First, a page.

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Excel file, description, cost, notes, picture add a column for sell price if you flip stuff.

just ensure you make your descriptions clear

I do USN Patches with USS 'fullname" Hull number , a division or deptmartent or cruise etc.

 

USS Saratoga CVA 60 V1 division, 22.00, Japanese Manf.,

 

or for a WW2 US Army patch

 

101st ID White tongue green back, 84.00, with tab

 

hope this helps

 

 

that's similar to way I did mine. I call it the 'speadsheet of death' because it can only be opened by my wife upon my death or she'll probably kill me for what I've spent over the years...


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Same here - excel spreadsheet. It's fairly simple - name of item, description, where I got it, amount paid, estimated value if I need to sell. No photos though, but you can import photos into Excel. It definitely takes some time if you didnt do most of it from the beginning, so my advice would be to start with the bigger, more valuable items.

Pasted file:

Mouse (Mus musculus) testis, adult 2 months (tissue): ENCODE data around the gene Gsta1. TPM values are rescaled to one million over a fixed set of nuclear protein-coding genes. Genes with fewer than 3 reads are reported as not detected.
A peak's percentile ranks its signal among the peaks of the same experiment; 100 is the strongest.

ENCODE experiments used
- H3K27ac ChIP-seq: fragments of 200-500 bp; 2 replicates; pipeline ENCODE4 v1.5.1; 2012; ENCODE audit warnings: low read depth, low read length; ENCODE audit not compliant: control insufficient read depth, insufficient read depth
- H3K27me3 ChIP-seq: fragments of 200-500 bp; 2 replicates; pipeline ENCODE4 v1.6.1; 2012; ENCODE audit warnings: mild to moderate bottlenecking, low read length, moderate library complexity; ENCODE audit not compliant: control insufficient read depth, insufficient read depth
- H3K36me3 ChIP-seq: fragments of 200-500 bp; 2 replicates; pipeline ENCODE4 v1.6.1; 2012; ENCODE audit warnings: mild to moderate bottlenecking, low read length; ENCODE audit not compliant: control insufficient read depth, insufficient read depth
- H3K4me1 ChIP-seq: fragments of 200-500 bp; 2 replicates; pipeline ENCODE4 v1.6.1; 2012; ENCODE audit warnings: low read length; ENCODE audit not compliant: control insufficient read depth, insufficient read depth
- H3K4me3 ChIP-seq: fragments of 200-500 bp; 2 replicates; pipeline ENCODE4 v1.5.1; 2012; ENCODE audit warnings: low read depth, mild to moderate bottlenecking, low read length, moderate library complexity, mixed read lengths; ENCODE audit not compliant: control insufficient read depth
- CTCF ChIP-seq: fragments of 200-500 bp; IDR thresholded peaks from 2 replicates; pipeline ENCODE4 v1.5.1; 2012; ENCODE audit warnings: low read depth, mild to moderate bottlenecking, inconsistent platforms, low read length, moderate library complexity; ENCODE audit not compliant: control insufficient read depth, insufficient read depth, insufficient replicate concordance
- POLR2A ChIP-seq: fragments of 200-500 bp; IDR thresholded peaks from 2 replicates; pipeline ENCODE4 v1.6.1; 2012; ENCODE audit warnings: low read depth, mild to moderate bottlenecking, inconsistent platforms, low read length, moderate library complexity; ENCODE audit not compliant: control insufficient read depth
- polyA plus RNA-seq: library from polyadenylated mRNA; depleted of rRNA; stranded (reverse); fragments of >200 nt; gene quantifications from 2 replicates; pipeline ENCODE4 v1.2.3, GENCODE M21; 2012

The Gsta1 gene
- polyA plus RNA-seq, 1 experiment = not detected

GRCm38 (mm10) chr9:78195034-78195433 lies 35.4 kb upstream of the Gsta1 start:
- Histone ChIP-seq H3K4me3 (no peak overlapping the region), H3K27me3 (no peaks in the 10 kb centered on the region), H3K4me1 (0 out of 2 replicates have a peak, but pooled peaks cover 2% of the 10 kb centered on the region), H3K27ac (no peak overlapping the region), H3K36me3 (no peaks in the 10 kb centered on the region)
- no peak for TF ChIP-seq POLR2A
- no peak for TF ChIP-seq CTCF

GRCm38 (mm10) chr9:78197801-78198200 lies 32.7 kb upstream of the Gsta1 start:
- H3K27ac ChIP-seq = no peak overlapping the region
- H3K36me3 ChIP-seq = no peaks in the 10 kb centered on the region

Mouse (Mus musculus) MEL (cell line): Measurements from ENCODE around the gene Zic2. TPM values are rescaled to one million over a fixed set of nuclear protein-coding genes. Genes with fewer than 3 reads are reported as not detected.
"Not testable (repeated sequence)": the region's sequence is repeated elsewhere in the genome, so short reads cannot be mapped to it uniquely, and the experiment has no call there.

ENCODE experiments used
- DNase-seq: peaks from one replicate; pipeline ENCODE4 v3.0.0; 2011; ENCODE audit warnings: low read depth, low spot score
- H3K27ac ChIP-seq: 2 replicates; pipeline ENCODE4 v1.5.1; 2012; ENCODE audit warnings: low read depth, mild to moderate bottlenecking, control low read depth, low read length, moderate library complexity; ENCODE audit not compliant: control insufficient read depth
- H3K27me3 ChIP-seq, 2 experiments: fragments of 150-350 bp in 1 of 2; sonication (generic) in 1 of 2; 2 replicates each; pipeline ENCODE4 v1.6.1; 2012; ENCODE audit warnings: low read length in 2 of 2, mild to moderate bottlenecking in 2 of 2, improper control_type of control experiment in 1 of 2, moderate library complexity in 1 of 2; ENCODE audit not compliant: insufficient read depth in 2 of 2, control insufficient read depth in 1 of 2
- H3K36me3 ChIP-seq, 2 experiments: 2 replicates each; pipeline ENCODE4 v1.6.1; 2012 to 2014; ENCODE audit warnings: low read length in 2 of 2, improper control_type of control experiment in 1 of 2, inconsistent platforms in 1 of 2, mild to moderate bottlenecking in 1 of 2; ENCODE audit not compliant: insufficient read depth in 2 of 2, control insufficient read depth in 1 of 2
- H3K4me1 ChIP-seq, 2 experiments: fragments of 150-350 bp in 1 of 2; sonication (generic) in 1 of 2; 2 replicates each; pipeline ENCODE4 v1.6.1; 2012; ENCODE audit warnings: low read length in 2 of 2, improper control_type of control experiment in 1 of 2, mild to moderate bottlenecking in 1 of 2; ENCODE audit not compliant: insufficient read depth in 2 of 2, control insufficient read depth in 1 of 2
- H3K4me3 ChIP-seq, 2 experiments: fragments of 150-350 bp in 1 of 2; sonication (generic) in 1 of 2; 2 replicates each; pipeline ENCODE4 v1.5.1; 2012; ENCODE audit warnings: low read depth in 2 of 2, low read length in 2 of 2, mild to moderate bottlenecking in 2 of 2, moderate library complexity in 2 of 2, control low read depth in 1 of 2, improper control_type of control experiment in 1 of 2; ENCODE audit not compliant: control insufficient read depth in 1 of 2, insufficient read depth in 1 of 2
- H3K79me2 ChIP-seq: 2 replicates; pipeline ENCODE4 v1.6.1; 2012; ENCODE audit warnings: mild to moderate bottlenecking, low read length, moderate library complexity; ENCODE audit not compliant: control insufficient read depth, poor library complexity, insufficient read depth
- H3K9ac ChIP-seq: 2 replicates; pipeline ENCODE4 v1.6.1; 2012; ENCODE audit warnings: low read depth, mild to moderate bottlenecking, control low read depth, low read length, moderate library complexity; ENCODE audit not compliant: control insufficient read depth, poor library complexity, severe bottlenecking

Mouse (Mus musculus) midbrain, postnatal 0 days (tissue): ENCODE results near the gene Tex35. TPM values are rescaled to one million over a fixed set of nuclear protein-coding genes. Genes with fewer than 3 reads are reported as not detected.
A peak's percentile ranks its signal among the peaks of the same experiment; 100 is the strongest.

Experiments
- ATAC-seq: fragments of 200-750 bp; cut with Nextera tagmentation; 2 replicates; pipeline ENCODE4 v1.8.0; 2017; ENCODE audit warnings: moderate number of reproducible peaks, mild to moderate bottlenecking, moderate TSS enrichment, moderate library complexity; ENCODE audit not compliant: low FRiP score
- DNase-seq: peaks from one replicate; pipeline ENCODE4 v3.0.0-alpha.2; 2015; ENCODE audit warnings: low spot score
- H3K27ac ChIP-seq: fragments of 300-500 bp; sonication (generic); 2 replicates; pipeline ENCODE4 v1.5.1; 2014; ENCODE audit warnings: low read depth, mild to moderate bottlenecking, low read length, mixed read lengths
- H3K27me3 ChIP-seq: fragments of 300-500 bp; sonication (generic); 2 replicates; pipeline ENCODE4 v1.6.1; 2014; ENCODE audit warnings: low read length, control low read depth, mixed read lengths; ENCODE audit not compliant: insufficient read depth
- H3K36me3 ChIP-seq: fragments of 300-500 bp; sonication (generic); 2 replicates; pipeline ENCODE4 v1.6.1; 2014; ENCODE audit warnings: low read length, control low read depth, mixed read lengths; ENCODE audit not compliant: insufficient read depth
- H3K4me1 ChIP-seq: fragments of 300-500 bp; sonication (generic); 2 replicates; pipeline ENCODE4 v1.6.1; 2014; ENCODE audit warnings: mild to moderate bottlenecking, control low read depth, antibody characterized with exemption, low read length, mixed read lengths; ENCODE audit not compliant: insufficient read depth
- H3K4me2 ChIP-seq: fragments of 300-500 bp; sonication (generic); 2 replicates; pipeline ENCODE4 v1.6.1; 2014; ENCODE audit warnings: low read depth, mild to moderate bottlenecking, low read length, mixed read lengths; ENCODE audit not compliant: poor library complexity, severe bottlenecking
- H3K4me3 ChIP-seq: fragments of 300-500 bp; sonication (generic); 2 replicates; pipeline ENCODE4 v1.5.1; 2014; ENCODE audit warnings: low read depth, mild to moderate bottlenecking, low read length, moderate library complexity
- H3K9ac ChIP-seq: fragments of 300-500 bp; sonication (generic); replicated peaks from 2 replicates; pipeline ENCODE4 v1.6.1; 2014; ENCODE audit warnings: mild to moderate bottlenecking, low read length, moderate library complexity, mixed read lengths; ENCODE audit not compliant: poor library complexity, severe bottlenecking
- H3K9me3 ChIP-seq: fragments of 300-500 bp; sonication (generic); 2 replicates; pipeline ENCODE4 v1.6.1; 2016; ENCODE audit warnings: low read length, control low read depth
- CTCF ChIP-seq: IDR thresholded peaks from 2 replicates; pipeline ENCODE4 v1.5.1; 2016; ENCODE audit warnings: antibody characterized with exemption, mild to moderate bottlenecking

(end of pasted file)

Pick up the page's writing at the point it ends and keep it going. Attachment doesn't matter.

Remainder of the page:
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My collecting goal for this year is to fully catalog my entire collection with all the information I know about the item and it's provenance along with a photo. Was wondering if anyone uses any digital program to do this and if so which ones. Or if anyone had any tips and tricks on the best way to do this type of project. Really want a digital record as well as something I can print out and keep in a binder. Figured I would ask before I recreated the wheel.

 

Ken

I had the same ambition a few years ago. And one of these days I'm going to start on it.

 

Actually I did make a start (and stop, and start, and stop) using Excel as others suggested.

 

Though my collection is rather small compared to some others around here, it proved to be a daunting task that I never was able to get momentum for.

 

Hope you have more success!

 

Mikie


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that's similar to way I did mine. I call it the 'speadsheet of death' because it can only be opened by my wife upon my death or she'll probably kill me for what I've spent over the years...